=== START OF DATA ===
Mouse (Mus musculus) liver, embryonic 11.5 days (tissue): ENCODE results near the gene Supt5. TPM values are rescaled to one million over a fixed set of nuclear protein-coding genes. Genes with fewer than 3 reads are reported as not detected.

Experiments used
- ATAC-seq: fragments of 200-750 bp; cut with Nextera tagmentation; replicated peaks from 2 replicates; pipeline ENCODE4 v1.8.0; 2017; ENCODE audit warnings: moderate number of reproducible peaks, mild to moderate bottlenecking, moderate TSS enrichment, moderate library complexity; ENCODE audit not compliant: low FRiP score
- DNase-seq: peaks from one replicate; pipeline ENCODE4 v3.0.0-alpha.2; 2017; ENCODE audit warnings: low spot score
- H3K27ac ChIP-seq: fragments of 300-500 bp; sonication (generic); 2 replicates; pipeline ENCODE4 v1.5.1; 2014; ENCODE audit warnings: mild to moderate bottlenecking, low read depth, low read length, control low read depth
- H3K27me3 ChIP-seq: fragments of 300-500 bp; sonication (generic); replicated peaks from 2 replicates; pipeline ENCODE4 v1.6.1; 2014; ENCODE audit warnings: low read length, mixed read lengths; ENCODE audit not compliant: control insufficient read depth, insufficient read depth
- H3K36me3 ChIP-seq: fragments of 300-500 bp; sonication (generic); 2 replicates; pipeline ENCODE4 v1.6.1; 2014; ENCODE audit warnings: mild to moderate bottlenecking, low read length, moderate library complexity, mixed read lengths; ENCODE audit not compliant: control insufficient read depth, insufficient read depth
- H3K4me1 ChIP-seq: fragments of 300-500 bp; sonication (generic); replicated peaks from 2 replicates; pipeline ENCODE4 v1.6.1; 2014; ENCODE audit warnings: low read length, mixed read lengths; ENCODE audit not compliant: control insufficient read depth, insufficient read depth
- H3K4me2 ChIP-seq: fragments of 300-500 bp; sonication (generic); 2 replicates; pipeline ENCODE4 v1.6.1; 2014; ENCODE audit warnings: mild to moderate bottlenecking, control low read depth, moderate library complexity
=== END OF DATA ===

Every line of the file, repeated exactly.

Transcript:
Mouse (Mus musculus) liver, embryonic 11.5 days (tissue): ENCODE results near the gene Supt5. TPM values are rescaled to one million over a fixed set of nuclear protein-coding genes. Genes with fewer than 3 reads are reported as not detected.

Experiments used
- ATAC-seq: fragments of 200-750 bp; cut with Nextera tagmentation; replicated peaks from 2 replicates; pipeline ENCODE4 v1.8.0; 2017; ENCODE audit warnings: moderate number of reproducible peaks, mild to moderate bottlenecking, moderate TSS enrichment, moderate library complexity; ENCODE audit not compliant: low FRiP score
- DNase-seq: peaks from one replicate; pipeline ENCODE4 v3.0.0-alpha.2; 2017; ENCODE audit warnings: low spot score
- H3K27ac ChIP-seq: fragments of 300-500 bp; sonication (generic); 2 replicates; pipeline ENCODE4 v1.5.1; 2014; ENCODE audit warnings: mild to moderate bottlenecking, low read depth, low read length, control low read depth
- H3K27me3 ChIP-seq: fragments of 300-500 bp; sonication (generic); replicated peaks from 2 replicates; pipeline ENCODE4 v1.6.1; 2014; ENCODE audit warnings: low read length, mixed read lengths; ENCODE audit not compliant: control insufficient read depth, insufficient read depth
- H3K36me3 ChIP-seq: fragments of 300-500 bp; sonication (generic); 2 replicates; pipeline ENCODE4 v1.6.1; 2014; ENCODE audit warnings: mild to moderate bottlenecking, low read length, moderate library complexity, mixed read lengths; ENCODE audit not compliant: control insufficient read depth, insufficient read depth
- H3K4me1 ChIP-seq: fragments of 300-500 bp; sonication (generic); replicated peaks from 2 replicates; pipeline ENCODE4 v1.6.1; 2014; ENCODE audit warnings: low read length, mixed read lengths; ENCODE audit not compliant: control insufficient read depth, insufficient read depth
- H3K4me2 ChIP-seq: fragments of 300-500 bp; sonication (generic); 2 replicates; pipeline ENCODE4 v1.6.1; 2014; ENCODE audit warnings: mild to moderate bottlenecking, control low read depth, moderate library complexity